them. They, therefore, send to the auction the
low-quality prices which leads to depressed
auction prices that are quoted as the reference
prices for Kenyan coffee.
The premium quality coffees are shipped to
their partner international buyers and declare
marginal prices above the depressed auction
prices. Considering that these millers,
marketing agents, and international coffee
aggregators are vertically integrated,
opportunities for transfer pricing on our
premium coffees are real. Kenyan coffee is
bought as raw materials at rock bottom prices
and transfer the value to Europe and North
Considering that auction prices are considered
reference prices, farmers are splashed with
depressed auction prices in case of complaints.
The proposal is, therefore, to take all direct
sales to the auction, and because all buyers
know the good quality coffees, they will fight for
it and the prices will be known.
A success Story was when the Ministry of
Agriculture piloted this proposal with KPCU
coffee in Meru, where Ntongoro Farmers
Society fetched a whooping US$438 (Ksh.
48,000) for a 50kg bag, equivalent to 8.8$/kg or
(Ksh.930/kg) of clean coffee. Therefore, this
arrangement will kill the information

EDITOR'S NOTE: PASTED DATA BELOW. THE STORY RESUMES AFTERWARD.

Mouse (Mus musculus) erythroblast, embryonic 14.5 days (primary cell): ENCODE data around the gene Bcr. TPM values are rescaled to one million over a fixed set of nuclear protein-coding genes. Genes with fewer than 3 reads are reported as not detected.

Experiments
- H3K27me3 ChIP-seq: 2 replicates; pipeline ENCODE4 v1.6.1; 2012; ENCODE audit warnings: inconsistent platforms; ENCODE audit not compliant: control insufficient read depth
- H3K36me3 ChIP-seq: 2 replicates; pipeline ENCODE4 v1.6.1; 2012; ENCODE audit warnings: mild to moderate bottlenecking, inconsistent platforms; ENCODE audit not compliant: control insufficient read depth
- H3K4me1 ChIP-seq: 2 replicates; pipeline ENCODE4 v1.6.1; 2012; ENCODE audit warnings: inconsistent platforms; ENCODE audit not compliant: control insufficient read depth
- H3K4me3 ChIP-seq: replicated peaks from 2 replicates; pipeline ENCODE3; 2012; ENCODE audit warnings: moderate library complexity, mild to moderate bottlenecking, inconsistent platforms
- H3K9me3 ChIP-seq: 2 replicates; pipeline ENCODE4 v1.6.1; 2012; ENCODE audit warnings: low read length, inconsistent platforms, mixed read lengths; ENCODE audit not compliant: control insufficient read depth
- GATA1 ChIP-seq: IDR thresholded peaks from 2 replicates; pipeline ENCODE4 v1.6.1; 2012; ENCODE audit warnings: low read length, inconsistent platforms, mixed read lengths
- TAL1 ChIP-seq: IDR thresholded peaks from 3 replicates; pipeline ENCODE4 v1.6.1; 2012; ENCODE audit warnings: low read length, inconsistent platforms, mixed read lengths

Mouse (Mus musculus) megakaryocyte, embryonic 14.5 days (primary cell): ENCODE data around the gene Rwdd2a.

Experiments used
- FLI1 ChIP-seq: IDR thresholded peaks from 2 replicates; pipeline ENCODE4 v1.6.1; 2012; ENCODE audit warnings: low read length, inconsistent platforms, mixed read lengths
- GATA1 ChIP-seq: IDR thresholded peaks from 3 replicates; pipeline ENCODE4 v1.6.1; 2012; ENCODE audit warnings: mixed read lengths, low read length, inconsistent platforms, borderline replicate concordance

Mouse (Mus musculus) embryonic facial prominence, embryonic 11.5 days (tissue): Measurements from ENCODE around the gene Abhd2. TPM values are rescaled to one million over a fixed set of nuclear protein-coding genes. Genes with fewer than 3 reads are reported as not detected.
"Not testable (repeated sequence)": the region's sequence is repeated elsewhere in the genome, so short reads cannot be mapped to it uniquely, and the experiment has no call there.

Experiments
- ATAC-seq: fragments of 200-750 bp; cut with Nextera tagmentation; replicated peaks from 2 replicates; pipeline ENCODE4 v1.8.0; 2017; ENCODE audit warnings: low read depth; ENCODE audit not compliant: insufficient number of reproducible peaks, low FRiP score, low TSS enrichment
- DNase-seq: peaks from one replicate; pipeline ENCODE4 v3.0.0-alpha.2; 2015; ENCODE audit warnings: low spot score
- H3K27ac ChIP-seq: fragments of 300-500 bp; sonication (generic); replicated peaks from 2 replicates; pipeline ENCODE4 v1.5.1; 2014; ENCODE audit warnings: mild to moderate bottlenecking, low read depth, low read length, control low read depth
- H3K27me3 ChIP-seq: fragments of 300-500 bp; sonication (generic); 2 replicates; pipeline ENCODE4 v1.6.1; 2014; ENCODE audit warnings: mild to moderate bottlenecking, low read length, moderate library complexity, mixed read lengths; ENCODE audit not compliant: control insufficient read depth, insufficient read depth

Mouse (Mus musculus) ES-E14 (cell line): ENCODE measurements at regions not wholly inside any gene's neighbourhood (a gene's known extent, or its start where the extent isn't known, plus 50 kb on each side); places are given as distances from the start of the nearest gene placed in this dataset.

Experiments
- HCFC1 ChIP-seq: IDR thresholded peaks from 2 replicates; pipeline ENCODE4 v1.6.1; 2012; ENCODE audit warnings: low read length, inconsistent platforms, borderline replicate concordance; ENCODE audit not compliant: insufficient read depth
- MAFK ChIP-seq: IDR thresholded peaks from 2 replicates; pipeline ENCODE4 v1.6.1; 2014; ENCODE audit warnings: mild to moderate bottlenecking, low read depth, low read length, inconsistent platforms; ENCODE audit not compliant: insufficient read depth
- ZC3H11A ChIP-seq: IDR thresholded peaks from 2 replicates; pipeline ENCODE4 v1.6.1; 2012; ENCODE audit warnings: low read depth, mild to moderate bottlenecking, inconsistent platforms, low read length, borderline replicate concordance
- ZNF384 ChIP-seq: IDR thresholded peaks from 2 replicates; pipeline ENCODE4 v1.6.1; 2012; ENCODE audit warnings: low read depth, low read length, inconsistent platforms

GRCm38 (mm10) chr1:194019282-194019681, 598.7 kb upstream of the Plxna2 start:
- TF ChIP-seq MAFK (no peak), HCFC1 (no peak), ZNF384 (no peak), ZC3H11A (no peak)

asymmetry associated with direct sales and we
should support it.
Lobby propose for the restriction of marketing
agents and millers from lending to farmers,
usually at Because of the opportunity to make
money from providing exorbitant advances to
farmers, millers and marketing agents hoard
farmers’ money and on-lend part of it to them at
14% interest. With the creation of the cherry
advance fund at New KPCU that lends at 3%,
millers and marketing agents are being
prohibited from lending to farmers.
The bill has disallowed societies from using
farmers’ assets to take up expensive loans that
do not help the farmers. Some cooperatives
societies have taken loans from financial
institutions and the funds cannot be accounted
for. This forces banks forcing the banks and
Sacco’s to threaten to sell farmer assets
leading to many farmers to start running away
from society because their coffee earnings are
being used to pay for these loans. In some